THE GREAT PURSUIT
by Tom Sharpe
When anyone asked Frensic why he took snuff he replied that it was because by rights he should have lived in the eighteenth century. It was, he said, the century best suited to his temperament and way of life, the age of reason, of style, of improvement and expansion and those other characteristics he so manifestly possessed. That he didn't, and happened to know that the eighteenth century hadn't either, only heightened his pleasure at his own affectation and the amazement of his audience and, by way of paradox, justified his claim to be spiritually at home with Sterne, Swift, Smollett, Richardson, Fielding and other giants of the rudimentary novel whose craft Frensic so much admired. Since he was a literary agent who despised nearly all the novels he handled so successfully, Frensic's private eighteenth century was that of Grub Street and Gin Lane and he paid homage to it by affecting an eccentricity and cynicism which earned him a useful reputation and armoured him against the literary pretensions of unsaleable authors. In short he bathed only occasionally, wore woollen vests throughout the summer, ate a great deal more than was good for him, drank port before lunch and took snuff in large quantities so that anyone wishing to deal with him had to prove their hardiness by running the gauntlet of these deplorable habits. He also arrived early for work, read every manuscript that was submitted to him, promptly returned those he couldn't sell and just as promptly sold the others and in general conducted his business with surprising efficiency. Publishers took Frensic's opinions seriously. When Frensic said a book would sell, it sold. He had a nose for a bestseller, an infallible nose.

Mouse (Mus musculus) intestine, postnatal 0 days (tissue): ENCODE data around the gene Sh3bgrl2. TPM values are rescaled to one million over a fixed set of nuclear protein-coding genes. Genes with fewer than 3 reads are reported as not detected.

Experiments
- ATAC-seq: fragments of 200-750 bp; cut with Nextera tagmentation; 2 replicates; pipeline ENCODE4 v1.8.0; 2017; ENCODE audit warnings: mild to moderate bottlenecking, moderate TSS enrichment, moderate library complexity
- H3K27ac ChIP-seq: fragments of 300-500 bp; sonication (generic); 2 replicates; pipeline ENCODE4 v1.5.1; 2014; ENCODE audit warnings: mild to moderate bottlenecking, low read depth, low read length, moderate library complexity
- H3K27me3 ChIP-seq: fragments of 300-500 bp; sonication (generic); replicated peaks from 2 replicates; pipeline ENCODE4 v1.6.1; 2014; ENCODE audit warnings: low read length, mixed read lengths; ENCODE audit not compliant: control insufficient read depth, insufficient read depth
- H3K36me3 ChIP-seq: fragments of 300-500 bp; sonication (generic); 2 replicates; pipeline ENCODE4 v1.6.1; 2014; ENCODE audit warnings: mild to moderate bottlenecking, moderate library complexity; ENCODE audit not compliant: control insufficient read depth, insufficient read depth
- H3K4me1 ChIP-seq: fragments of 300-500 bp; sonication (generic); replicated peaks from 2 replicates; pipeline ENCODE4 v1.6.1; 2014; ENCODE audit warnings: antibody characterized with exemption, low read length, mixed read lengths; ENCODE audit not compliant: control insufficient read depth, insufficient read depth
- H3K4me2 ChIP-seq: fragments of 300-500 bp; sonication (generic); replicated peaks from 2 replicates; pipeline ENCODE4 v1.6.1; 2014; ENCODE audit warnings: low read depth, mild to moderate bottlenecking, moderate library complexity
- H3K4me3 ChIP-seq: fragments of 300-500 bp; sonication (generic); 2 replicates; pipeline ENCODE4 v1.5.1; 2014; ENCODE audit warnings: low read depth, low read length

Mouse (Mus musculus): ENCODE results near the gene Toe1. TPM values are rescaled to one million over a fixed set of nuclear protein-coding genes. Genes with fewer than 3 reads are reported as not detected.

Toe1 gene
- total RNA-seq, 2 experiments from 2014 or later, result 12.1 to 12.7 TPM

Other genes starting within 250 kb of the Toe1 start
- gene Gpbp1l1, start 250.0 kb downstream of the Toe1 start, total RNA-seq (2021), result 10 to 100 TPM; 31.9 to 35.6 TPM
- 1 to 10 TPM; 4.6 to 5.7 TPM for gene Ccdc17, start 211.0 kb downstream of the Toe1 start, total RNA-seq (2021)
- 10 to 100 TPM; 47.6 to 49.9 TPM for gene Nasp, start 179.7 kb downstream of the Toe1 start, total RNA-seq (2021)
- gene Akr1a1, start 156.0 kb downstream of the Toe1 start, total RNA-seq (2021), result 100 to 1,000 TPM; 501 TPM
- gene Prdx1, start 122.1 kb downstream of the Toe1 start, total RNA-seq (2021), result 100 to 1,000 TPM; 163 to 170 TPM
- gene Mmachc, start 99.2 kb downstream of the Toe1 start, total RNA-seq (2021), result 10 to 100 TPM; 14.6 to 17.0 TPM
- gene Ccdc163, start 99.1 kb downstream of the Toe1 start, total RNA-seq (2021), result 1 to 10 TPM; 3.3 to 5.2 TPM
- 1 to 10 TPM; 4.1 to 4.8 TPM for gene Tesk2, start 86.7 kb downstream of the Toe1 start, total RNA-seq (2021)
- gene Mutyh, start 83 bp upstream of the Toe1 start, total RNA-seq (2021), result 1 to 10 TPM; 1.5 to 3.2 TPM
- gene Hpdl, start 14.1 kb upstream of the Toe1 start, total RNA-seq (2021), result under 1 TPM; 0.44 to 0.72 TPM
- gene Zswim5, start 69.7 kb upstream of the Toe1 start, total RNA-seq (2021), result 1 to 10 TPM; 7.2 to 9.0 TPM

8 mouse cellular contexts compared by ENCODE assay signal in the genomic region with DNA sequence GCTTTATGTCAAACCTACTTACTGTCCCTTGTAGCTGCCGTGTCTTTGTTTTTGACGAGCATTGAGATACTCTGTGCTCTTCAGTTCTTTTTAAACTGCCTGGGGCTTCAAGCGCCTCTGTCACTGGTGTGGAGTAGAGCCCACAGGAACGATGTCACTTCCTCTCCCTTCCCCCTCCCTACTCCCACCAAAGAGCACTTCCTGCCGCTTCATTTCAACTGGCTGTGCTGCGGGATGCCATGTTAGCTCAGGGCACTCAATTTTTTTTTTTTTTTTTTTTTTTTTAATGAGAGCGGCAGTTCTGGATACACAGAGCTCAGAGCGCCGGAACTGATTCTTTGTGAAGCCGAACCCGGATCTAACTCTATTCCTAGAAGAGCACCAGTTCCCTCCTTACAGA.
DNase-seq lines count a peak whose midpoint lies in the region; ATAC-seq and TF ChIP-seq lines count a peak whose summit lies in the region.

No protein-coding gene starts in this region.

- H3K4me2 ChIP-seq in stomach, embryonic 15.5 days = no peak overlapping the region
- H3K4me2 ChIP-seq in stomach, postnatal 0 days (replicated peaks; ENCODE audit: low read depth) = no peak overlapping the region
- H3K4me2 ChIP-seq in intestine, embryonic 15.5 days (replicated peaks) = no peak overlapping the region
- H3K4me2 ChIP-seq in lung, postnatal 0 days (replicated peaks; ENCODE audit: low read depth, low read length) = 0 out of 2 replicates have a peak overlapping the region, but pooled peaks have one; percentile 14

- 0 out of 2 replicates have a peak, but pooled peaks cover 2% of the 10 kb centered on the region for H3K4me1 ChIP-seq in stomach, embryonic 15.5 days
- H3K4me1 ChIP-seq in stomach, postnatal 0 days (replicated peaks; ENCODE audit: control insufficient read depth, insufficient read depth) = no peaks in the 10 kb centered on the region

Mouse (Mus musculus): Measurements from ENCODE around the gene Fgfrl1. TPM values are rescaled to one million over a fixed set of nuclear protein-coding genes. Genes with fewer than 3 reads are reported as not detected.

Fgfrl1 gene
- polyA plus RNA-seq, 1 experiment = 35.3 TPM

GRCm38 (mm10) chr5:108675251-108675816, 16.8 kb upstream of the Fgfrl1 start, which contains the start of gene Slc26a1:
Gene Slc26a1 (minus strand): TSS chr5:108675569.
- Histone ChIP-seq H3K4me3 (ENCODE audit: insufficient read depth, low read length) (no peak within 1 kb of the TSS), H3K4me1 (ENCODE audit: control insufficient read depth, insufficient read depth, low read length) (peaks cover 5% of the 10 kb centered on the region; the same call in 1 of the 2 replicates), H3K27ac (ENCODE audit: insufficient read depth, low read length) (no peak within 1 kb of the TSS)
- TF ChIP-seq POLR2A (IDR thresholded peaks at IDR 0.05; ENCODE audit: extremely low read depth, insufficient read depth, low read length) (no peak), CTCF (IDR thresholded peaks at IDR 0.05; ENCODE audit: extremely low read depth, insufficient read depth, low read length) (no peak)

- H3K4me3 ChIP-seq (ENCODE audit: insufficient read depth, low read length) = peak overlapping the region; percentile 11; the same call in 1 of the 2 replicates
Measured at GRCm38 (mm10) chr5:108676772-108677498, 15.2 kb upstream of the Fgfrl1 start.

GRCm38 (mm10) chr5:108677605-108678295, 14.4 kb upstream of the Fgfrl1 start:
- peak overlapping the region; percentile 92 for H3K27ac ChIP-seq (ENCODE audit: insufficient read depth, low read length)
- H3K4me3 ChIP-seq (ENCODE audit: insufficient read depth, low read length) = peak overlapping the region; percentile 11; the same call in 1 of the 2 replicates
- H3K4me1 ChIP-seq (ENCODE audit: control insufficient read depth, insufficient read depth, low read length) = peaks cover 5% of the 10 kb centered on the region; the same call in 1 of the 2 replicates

It was, he liked to think, something he had inherited from his father, a successful wine-merchant whose own nose for a palatable claret at a popular price had paid for that expensive education which, together with Frensic's more metaphysical nose, gave him the edge over his competitors. Not that the connection between a good education and his success as a connoisseur of commercially rewarding literature was direct. He had arrived at his talent circuitously and if his admiration for the eighteenth century, while real, nevertheless concealed an inversion, it was by exactly the same process that he had arrived at his success as a literary agent.
At twenty-one he had come down from Cambridge with a second-class degree in English and the ambition to write a great novel. After a year behind the counter of his father's wine shop in Greenwich and at his desk in a room in Blackheath the 'great' had been abandoned. Three more years as an advertising copywriter and the author of a rejected novel about life behind the counter of a wine shop in Greenwich had completed the demolition of his literary ambitions. At twenty-four Frensic hadn't needed his nose to tell him he would never be a novelist. The two dozen literary agents who had refused to handle his work had said so already. On the other hand his experience of them had revealed a profession entirely to his taste. Literary agents, it was obvious, lived interesting, comfortable and thoroughly civilized lives. If they didn't write novels, they met novelists, and Frensic was still idealistic enough to imagine that this was a privilege; they spent their days reading books; they were their own masters, and if his own experience was anything to go by they showed an encouraging lack of literary perspicacity. In addition they seemed to spend a great deal of time eating and drinking and going to parties, and Frensic, whose appearance tended to limit his sensual pleasures to putting things into himself rather than into other people, was something of a gourmet. He had found his vocation.
At twenty-five he opened an office in King Street next to Covent Garden and sufficiently close to Curtis Brown, the largest literary agency in London, to occasion some profitable postal confusion, and advertised his services in the New Statesman, whose readers seemed more prone to pursue those literary ambitions he had so recently relinquished. Having done that he sat down and